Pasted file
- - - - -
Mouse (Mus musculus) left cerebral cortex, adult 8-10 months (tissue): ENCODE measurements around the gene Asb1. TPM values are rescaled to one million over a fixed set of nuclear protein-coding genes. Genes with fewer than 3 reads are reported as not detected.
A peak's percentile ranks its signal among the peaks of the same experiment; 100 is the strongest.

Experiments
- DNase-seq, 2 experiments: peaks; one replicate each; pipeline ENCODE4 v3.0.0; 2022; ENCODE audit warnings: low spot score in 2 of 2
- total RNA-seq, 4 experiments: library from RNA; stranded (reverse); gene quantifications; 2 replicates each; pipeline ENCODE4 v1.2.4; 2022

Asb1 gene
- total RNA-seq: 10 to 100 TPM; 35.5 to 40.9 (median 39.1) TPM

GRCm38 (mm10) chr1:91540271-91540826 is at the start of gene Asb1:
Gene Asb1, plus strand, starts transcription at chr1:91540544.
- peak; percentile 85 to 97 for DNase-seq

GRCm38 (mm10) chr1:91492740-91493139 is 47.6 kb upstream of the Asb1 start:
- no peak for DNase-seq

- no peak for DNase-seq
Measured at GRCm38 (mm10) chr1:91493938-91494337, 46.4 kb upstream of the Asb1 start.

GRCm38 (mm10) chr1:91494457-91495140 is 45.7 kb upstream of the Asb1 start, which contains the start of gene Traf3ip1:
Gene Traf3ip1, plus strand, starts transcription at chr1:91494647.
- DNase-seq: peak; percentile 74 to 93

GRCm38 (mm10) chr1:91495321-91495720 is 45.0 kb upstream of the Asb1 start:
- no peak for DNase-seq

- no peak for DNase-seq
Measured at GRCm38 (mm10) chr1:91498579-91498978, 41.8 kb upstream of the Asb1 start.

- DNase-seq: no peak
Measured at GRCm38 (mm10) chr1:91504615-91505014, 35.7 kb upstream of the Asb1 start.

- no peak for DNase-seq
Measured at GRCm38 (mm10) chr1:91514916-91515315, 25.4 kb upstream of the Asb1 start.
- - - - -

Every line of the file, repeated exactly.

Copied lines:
Mouse (Mus musculus) left cerebral cortex, adult 8-10 months (tissue): ENCODE measurements around the gene Asb1. TPM values are rescaled to one million over a fixed set of nuclear protein-coding genes. Genes with fewer than 3 reads are reported as not detected.
A peak's percentile ranks its signal among the peaks of the same experiment; 100 is the strongest.

Experiments
- DNase-seq, 2 experiments: peaks; one replicate each; pipeline ENCODE4 v3.0.0; 2022; ENCODE audit warnings: low spot score in 2 of 2
- total RNA-seq, 4 experiments: library from RNA; stranded (reverse); gene quantifications; 2 replicates each; pipeline ENCODE4 v1.2.4; 2022

Asb1 gene
- total RNA-seq: 10 to 100 TPM; 35.5 to 40.9 (median 39.1) TPM

GRCm38 (mm10) chr1:91540271-91540826 is at the start of gene Asb1:
Gene Asb1, plus strand, starts transcription at chr1:91540544.
- peak; percentile 85 to 97 for DNase-seq

GRCm38 (mm10) chr1:91492740-91493139 is 47.6 kb upstream of the Asb1 start:
- no peak for DNase-seq

- no peak for DNase-seq
Measured at GRCm38 (mm10) chr1:91493938-91494337, 46.4 kb upstream of the Asb1 start.

GRCm38 (mm10) chr1:91494457-91495140 is 45.7 kb upstream of the Asb1 start, which contains the start of gene Traf3ip1:
Gene Traf3ip1, plus strand, starts transcription at chr1:91494647.
- DNase-seq: peak; percentile 74 to 93

GRCm38 (mm10) chr1:91495321-91495720 is 45.0 kb upstream of the Asb1 start:
- no peak for DNase-seq

- no peak for DNase-seq
Measured at GRCm38 (mm10) chr1:91498579-91498978, 41.8 kb upstream of the Asb1 start.

- DNase-seq: no peak
Measured at GRCm38 (mm10) chr1:91504615-91505014, 35.7 kb upstream of the Asb1 start.

- no peak for DNase-seq
Measured at GRCm38 (mm10) chr1:91514916-91515315, 25.4 kb upstream of the Asb1 start.